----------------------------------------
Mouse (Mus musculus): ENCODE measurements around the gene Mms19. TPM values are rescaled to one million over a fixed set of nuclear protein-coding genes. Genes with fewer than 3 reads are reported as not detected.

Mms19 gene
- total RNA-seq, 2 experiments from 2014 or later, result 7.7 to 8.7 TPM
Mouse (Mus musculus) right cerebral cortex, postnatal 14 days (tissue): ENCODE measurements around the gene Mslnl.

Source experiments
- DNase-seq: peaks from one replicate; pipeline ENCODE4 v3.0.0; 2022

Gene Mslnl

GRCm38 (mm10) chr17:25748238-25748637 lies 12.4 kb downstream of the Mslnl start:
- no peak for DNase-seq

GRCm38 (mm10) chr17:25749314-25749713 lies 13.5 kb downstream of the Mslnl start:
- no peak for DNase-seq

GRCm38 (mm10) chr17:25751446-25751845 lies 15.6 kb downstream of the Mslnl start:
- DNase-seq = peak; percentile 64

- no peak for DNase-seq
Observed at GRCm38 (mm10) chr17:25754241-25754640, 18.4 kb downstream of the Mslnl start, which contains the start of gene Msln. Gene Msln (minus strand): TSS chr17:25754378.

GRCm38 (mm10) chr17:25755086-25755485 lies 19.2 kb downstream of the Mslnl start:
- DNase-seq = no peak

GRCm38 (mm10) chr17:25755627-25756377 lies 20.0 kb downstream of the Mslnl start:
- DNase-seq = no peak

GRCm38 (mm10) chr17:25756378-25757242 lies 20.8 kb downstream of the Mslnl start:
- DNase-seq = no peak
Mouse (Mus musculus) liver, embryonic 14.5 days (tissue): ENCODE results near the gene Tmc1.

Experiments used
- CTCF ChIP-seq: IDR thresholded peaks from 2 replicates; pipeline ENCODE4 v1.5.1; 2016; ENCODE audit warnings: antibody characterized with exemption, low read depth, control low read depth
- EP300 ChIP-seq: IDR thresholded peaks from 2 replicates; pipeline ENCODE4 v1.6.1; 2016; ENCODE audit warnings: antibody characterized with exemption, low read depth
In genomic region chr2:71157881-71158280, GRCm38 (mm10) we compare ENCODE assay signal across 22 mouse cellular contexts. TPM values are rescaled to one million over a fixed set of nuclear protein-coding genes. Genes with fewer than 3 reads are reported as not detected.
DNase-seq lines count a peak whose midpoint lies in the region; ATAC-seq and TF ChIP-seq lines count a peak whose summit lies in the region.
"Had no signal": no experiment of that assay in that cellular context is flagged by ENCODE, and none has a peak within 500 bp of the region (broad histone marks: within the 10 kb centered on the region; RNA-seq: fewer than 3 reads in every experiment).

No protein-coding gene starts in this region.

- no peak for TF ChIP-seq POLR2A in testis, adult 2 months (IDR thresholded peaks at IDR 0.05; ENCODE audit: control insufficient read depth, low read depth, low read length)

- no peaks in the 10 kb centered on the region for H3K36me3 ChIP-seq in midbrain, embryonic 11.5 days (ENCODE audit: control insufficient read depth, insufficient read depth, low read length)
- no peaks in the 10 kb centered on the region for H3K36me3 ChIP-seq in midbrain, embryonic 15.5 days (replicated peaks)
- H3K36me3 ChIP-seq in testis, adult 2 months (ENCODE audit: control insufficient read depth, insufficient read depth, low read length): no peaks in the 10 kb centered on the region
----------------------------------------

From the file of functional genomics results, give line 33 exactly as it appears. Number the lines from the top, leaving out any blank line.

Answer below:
- H3K36me3 ChIP-seq in testis, adult 2 months (ENCODE audit: control insufficient read depth, insufficient read depth, low read length): no peaks in the 10 kb centered on the region